Consumer Payment Card News

Credit Card Shutdown Will Be Costly – Don’t Get Walled In – Tips for You

If you are a “pawn” caught up in “Great Trump Shutdown” with no paycheck or reduced earnings, then you should take some steps to preserve your credit cards and credit score during the credit card shutdown.Credit Card Shutdown Costly

Having a credit card late payment posted to your credit file at the major credit bureaus: Equifax, Experian and TransUnion, can be very hurtful. Late payments comprise about 35% of your credit score. Unlike credit utilization (amount of credit you are using), which comprises about 30% of your credit score, your payment history generally cannot be revised.

Late Fees

Adding salt to the wound is the “hair-trigger” practice of assessing late fees. According to CardData, the top four U.S. credit cards issuers (about 45% of all major U.S. credit cards): Chase, Capital One, Bank of America and Citibank, charge late fees up to $38. For paycheck-to-paycheck families this nuisance fee can be devastating to, especially for those affected the “Great Trump Shutdown.”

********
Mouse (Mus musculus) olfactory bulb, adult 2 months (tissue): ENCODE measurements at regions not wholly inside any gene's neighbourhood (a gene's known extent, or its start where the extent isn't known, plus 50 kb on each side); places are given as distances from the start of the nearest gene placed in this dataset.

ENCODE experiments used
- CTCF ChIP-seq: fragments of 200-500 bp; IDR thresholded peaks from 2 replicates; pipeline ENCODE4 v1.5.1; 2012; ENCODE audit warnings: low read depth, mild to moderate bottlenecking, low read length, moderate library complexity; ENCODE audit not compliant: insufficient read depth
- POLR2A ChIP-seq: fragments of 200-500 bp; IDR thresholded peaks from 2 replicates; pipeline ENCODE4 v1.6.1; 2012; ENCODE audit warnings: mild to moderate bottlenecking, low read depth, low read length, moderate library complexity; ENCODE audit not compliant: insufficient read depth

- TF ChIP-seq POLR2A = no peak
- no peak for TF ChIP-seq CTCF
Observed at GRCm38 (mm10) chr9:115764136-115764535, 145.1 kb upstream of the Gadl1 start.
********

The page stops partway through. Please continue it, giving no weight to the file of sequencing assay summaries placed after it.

If at all possible, make at least the minimum payment to preserve your credit score and avoid the late fee.

If you cannot make the minimum payment, contact the credit card issuer and request a waiver of the minimum payment for up to three billing cycles. If the credit card issuer agrees, then it is best to assemble a quick letter to the issuer confirming what was agreed upon. Sending it via U.S.P.S. certified mail is best. This letter can later become an exhibit, if necessary, to dispute any late payments reported to the Big 3 credit bureaus.

Credit Lines

Other advice for victims of the “Great Trump Shutdown,” is to request a credit line increase immediately. Understandably, this will most likely be based on your current credit score. However, like victims of natural disasters, credit card issuers may raise your credit line based on your payment history with the account, without pulling your credit score.

Raising your credit line can also be a good strategy, since it will likely raise your credit score over time, as it lowers the percentage of the amount of total credit you are using, as it raises your total available credit. Taking on more credit card debt is not a bad thing if used temporally through the “Great Trump Shutdown.”

If you recently received a credit card offer in the mail, then consider applying, if your credit is good.

Finally, some high end credit cards offer no-cost emergency cash advances. If the President declares a “national emergency” to build a wall, then this could qualify as a “personal emergency”.

GOOD NEWS: U.S. government employees will likely receive backpay, a fact not lost on many credit card issuers.

BAD NEWS: Some U.S. government contractor employees may not receive backpay, and find their credit scores and pocketbooks irreparably damaged. SAD !!!